Finally we get “not only the authoritative takedown of ‘Fair Game,’ Douglas Liman’s meretricious cinematic hagiography of Valerie Plame and Joe Wilson, but also the essential case, laid out with amazing meticulousness, for a presidential pardon for Scooter Libby.”

No final tally yet for Republicans in the House. From the Cook Political Report (subscription required): “Overall, Republicans have captured 238 seats, Democrats have won 189 seats, and eight still hang in the balance. We expect each party to win three of these seats, while the two New York races (NY-01 and NY-25) are genuinely too close to call. Depending on the final outcome of these contests, Republicans are likely to have scored a net gain of between 62 and 64 seats in the House, the most in a midterm since 1938.”

The final act for Michael Steele? “As he contemplates running for a second term, Republican National Committee chairman Michael Steele is on the verge of losing his coalition of supporters. Even some of those closest to the controversial chairman have begun urging him to step aside. … Meanwhile, a group of prominent Republicans led by Karl Rove and Ed Gillespie are searching for a consensus candidate capable of defeating Steele. Though they have not settled on a challenger, and in fact are unlikely to find a consensus choice, strategists who both support and oppose Steele say coalitions are forming now to deny Steele a second term.” Excuse me, but why not Ed Gillespie himself?

The final Senate race is nearly decided. “Sen. Lisa Murkowski is well on her way to pulling off a stunning upset victory in the Alaska Senate race after one day of counting write-in votes, despite Republican nominee Joe Miller’s legal challenges to the process. Murkowski took nearly 98 percent of the 19,203 write-in ballots counted Wednesday, with more than 8 percent of those awarded to her after an initial challenge by Miller over voters’ spelling abilities was thrown out.”

COMMENTARY contributor Jamie Kirchick finally puts to rest the notion that “reset” has paid dividends for us. “The initial appeal of Russia’s assistance — that the country has knowledge of Afghanistan thanks to its own, decade-long engagement — is belied by its brutal record. … Moreover, the actual Russian commitment is small. … More important than any of these factors, however, is the cynical way in which Moscow will use its paltry assistance to the [International Security Assistance Force] as leverage with the West in negotiations over other matters, from NATO expansion to human rights to missile defense.” Read the whole thing, which should be entitled “How Putin Took Obama to the Cleaners.”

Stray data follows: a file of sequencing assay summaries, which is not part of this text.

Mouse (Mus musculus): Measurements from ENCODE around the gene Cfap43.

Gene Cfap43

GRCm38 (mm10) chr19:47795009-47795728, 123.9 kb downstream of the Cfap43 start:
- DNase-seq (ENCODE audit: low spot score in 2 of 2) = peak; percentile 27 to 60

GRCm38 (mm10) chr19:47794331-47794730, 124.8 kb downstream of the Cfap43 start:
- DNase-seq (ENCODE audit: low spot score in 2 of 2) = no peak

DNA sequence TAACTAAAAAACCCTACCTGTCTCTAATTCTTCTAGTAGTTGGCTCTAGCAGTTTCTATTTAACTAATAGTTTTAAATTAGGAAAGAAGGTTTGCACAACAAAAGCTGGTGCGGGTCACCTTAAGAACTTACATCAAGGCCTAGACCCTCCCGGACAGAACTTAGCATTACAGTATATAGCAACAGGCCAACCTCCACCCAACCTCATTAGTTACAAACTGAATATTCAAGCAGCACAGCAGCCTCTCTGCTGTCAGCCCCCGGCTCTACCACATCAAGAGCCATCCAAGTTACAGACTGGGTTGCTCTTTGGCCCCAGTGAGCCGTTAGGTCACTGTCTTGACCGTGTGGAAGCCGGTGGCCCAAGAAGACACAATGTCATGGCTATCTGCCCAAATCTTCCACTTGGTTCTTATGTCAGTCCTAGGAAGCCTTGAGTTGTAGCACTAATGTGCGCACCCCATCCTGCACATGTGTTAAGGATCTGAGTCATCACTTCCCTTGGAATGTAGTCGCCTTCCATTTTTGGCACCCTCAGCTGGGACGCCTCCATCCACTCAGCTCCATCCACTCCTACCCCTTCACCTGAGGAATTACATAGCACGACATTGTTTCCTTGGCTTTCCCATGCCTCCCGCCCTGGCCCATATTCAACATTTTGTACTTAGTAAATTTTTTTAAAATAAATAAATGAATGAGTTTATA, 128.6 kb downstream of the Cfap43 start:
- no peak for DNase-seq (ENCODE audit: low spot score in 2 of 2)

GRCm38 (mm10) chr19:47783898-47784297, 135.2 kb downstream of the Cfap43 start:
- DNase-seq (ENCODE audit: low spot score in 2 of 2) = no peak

Christine O’Donnell may finally be seeking a job for which she is well-suited. It seems there is a reality-show opportunity. Perrrrrfect.

Was Obama’s tinkering with the gulf-oil-spill report the final straw for the principled left? “The oil spill that damaged the Gulf of Mexico’s reefs and wetlands is also threatening to stain the Obama administration’s reputation for relying on science to guide policy. Academics, environmentalists and federal investigators have accused the administration since the April spill of downplaying scientific findings, misrepresenting data and most recently misconstruing the opinions of experts it solicited.”

The final figures for another failed government subsidy are in. Not good: “Any possible housing market recovery hit a snag during the three months ended September 30, as a government tax credit for homebuyers wound down. Home prices fell only slightly during the quarter, according to a report from the National Association of Realtors (NAR), but the number of homes sold plummeted more than 25%, compared with the previous quarter.”

This will not be the final foreign-policy rebuff. “For President Obama, the last-minute failure to seal a trade deal with South Korea that would expand American exports of automobiles and beef is an embarrassing setback that deprives him of a foreign policy trophy and demonstrates how the midterm elections may have weakened his position abroad.”